Among the various other climbers in the hut, there were 3 Aussie guys, making a documentary about the history of mountaineering on Mt Cook, who interviewed us after our ascent. Their questions were geared towards a lay audience – people who don't know the first thing about climbing. Those sort of questions take you right back to basics. Let's face it, not every one thinks it's perfectly natural to want to get to the top of snowy peaks.
One response is to say that if you have to ask the question, "why do you climb mountains?", you simply won't understand the answer! But my family and friends deserve more than some sort of pseudo-zen evasiveness. It seems to me, the point is that climbing involves an element of risk. Of sports like soccer or golf, the question is different; although they are undeniably futile pursuits in the grand scheme of things, very few people die playing them. So, if you choose one or the other, it's really a matter of no great consequence. "Why do you climb?", on the other hand, is a question that deserves a decent answer.
I felt I wasn't able to articulate a decent on-the-spot answer for the camera. Here, I'll try to share some of the thoughts I've had during the last fortnight.
To say I climbed Aoraki "because it's there" simply isn't sufficient. It's too obviously disingenuous, anyway. In a sense the idea of mountain is there before the mountain itself. It strikes me that I wanted to be a climber before I'd ever set eyes on a mountain! Growing up in France, one of the few television programmes my parents allowed us kids to watch was called, if I remember rightly, "Les Carnets de l'Aventure". Adventurers of various persuasions, and their achievements, were celebrated for the entertainment of television audiences. I think it made quite an impression on me. Bushwalking in Tasmania, with my brothers, I remember us saying "this is just like 'Carnets de l'Aventure'!" We were conscious of the irony, aware of the life/art reversal. But we had an idea of adventure, for better of for worse. We knew what adventure was, and we recognised it when we saw it.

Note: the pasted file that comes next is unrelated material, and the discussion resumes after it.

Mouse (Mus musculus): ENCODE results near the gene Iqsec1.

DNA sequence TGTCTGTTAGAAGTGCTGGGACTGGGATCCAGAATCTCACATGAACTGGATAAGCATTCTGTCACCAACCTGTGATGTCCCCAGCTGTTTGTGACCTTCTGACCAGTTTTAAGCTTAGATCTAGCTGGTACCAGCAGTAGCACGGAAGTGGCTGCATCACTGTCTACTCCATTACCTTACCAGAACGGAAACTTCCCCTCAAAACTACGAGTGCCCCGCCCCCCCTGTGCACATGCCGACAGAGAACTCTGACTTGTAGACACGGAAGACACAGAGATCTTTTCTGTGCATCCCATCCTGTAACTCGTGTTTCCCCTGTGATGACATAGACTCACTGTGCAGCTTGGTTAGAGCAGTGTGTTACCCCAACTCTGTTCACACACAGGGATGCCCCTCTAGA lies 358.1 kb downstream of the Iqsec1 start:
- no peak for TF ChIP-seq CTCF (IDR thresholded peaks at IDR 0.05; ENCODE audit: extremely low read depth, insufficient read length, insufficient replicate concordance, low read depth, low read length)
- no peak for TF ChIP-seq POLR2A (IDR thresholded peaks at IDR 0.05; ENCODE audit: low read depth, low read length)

So perhaps climbing is egotistical. Our mediatised culture admires adventurers, and climbing is one way to gain the title. It's a way of simultaneously setting myself apart from the crowd and being validated by it.
I can't completely dismiss that possibility. But although that might have contributed to my initial interest in climbing, the reality of climbing is very far from the romanticised version of it. It actually no longer feels particularly glamourous, heroic, or even adventurous to me. Mostly, I would say that I do it purely because I enjoy doing it. And I think I would enjoy doing it if everyone else thought it a completely foolish thing to do.
My enjoyment is for several reasons:
- Most of all, it's incredibly beautiful in the mountains. Indescribably so.
- Climbing is often physically demanding, and I derive tremendous satisfaction from completing difficult tasks.
- I enjoy the mental focus required.
- In New Zealand, climbing can involve being away from people. That isolation is attractive to me.
- I value the friendships I have formed through climbing.
- I like being methodical, and planning the best way to do something.
But have I really answered the question? Given the satisfaction I derive from climbing, is the risk involved justifiable? In fact, I think the risk is actually a significant part of the attraction of climbing. To continue the sporting comparison, in soccer or golf, if you make a mistake, you lose the match or the round, or perhaps the ball. In the mountains, a mistake could potentially be fatal. In a culture which seems to be increasingly risk-averse, I think this is very healthy. And it is in this reminder of my own mortality that I find perhaps the most persuasive reason for climbing.